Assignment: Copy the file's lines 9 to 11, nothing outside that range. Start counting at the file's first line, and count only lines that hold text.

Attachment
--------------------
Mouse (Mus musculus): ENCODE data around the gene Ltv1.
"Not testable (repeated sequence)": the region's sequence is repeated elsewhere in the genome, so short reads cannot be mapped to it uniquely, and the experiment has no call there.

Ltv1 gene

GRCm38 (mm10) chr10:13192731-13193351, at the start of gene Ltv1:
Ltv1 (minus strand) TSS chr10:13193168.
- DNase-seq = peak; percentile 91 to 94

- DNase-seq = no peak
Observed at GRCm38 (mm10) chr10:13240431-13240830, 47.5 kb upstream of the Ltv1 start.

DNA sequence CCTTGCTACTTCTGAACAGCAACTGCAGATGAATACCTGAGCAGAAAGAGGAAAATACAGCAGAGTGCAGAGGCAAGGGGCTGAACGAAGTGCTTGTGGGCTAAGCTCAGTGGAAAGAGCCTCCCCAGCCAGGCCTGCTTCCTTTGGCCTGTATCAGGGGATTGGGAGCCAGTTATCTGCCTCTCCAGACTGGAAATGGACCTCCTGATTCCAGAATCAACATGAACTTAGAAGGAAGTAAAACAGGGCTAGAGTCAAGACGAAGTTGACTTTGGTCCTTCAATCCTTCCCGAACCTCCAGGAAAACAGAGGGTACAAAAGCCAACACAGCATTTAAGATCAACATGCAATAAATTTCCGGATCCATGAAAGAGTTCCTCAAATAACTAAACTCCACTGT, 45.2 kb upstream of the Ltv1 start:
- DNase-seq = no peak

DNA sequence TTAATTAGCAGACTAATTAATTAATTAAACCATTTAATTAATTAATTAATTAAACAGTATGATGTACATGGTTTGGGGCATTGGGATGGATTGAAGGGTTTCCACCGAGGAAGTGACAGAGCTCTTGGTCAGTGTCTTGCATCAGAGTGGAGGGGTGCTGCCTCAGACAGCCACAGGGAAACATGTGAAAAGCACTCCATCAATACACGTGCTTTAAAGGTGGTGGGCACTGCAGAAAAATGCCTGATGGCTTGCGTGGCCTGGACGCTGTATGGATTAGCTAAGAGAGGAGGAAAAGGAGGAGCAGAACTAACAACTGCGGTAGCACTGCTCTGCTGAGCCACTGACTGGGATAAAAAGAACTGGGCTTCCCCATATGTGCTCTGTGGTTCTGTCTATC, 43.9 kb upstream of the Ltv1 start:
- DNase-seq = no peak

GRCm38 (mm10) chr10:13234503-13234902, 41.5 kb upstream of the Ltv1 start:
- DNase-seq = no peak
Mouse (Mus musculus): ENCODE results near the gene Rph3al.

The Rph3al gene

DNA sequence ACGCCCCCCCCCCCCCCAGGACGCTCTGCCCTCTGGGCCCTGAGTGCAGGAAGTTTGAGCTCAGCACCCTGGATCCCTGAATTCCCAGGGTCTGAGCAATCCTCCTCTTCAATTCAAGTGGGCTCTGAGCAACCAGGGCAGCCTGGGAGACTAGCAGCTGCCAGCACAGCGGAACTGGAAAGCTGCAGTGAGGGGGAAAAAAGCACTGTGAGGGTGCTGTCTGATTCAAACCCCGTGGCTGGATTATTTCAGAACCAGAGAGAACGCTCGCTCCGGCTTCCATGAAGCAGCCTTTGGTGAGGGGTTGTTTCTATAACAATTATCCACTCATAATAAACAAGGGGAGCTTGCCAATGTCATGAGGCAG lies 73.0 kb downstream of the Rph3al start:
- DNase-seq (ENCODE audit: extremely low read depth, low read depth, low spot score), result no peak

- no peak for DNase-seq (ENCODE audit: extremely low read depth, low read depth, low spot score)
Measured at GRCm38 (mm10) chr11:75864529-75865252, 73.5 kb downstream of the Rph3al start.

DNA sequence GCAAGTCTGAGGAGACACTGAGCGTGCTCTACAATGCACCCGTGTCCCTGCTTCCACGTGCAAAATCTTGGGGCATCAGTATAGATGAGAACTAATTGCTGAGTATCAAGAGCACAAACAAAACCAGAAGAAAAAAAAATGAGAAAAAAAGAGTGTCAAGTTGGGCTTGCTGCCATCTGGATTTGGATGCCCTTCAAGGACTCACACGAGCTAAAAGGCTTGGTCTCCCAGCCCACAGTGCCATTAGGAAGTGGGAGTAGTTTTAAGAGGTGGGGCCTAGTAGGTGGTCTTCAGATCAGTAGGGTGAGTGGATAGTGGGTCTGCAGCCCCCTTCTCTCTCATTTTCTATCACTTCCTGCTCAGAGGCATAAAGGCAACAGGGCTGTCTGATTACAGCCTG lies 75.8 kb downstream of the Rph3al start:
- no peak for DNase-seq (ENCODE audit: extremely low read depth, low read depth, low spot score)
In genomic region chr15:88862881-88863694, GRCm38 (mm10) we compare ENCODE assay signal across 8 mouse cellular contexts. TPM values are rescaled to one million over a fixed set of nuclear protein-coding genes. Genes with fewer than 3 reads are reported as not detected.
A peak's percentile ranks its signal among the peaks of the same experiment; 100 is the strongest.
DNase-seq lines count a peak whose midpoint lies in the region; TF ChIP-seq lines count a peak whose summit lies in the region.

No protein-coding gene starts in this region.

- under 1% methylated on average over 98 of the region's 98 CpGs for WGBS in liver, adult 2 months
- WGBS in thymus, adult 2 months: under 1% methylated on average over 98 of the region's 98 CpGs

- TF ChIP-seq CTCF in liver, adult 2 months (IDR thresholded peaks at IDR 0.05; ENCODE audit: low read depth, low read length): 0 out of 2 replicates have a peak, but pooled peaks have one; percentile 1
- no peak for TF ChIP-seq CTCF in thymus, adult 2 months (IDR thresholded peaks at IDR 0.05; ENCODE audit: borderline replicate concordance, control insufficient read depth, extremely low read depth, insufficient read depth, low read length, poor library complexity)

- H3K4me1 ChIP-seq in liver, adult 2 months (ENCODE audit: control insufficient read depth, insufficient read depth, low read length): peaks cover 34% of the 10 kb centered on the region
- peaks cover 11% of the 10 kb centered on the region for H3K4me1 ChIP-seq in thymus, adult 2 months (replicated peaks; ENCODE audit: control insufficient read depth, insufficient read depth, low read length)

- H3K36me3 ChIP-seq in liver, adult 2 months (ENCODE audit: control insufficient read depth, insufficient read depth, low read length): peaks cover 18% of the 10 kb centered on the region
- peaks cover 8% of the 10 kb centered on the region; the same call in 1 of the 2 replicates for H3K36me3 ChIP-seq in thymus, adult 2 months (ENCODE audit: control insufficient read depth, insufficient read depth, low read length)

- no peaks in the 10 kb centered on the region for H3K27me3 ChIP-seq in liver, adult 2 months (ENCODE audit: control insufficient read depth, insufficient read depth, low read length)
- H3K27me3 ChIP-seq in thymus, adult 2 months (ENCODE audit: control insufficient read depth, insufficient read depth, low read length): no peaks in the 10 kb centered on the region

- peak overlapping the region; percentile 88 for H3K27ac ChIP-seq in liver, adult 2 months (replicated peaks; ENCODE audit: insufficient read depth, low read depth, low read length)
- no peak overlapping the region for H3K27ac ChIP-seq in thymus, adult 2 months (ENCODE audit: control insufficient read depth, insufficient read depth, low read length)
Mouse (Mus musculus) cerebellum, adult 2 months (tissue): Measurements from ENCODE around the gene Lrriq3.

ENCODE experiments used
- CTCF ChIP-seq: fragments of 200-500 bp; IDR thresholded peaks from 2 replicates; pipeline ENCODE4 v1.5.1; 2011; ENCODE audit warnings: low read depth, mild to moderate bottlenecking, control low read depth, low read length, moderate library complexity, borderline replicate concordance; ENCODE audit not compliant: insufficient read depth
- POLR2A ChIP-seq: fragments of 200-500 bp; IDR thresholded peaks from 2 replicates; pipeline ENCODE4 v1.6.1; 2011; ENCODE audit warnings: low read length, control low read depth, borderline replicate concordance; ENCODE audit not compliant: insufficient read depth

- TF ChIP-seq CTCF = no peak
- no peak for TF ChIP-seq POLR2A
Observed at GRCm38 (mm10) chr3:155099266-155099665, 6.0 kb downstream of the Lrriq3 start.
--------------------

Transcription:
DNA sequence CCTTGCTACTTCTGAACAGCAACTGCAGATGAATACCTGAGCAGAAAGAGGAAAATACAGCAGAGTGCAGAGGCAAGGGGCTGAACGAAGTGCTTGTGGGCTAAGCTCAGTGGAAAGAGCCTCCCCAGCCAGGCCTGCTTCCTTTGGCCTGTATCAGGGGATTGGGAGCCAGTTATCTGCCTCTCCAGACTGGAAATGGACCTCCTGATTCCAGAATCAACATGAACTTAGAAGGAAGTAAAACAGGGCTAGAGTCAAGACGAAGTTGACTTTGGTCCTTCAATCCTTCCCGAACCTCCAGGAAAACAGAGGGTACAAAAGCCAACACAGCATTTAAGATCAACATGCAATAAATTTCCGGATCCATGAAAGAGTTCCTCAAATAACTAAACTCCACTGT, 45.2 kb upstream of the Ltv1 start:
- DNase-seq = no peak

DNA sequence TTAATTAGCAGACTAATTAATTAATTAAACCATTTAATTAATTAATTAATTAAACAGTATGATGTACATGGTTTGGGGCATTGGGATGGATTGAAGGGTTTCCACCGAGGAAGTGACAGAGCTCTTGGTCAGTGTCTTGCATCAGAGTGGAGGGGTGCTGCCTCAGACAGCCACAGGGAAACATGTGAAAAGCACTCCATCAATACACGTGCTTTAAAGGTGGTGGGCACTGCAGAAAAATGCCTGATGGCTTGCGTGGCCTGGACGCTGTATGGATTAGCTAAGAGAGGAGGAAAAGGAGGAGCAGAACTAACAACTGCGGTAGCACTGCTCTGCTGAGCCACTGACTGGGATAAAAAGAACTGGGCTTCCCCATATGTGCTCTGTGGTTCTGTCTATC, 43.9 kb upstream of the Ltv1 start: